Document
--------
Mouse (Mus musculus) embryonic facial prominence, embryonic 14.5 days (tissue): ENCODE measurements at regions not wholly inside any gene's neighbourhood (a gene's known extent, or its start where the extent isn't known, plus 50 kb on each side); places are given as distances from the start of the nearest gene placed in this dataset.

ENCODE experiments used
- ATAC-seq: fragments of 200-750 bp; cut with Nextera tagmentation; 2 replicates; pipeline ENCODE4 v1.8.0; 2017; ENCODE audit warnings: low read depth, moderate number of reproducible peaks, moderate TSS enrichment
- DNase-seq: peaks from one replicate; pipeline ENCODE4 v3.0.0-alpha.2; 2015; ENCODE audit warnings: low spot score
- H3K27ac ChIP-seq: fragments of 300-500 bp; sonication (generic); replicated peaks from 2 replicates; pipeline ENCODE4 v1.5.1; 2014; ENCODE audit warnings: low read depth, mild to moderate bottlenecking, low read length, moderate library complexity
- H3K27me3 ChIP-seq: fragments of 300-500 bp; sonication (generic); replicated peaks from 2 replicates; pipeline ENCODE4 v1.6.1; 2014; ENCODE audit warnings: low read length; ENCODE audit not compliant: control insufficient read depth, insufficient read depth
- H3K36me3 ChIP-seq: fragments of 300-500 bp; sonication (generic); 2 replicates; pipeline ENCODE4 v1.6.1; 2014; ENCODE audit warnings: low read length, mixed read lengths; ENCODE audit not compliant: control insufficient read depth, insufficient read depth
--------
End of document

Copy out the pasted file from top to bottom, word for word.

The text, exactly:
Mouse (Mus musculus) embryonic facial prominence, embryonic 14.5 days (tissue): ENCODE measurements at regions not wholly inside any gene's neighbourhood (a gene's known extent, or its start where the extent isn't known, plus 50 kb on each side); places are given as distances from the start of the nearest gene placed in this dataset.

ENCODE experiments used
- ATAC-seq: fragments of 200-750 bp; cut with Nextera tagmentation; 2 replicates; pipeline ENCODE4 v1.8.0; 2017; ENCODE audit warnings: low read depth, moderate number of reproducible peaks, moderate TSS enrichment
- DNase-seq: peaks from one replicate; pipeline ENCODE4 v3.0.0-alpha.2; 2015; ENCODE audit warnings: low spot score
- H3K27ac ChIP-seq: fragments of 300-500 bp; sonication (generic); replicated peaks from 2 replicates; pipeline ENCODE4 v1.5.1; 2014; ENCODE audit warnings: low read depth, mild to moderate bottlenecking, low read length, moderate library complexity
- H3K27me3 ChIP-seq: fragments of 300-500 bp; sonication (generic); replicated peaks from 2 replicates; pipeline ENCODE4 v1.6.1; 2014; ENCODE audit warnings: low read length; ENCODE audit not compliant: control insufficient read depth, insufficient read depth
- H3K36me3 ChIP-seq: fragments of 300-500 bp; sonication (generic); 2 replicates; pipeline ENCODE4 v1.6.1; 2014; ENCODE audit warnings: low read length, mixed read lengths; ENCODE audit not compliant: control insufficient read depth, insufficient read depth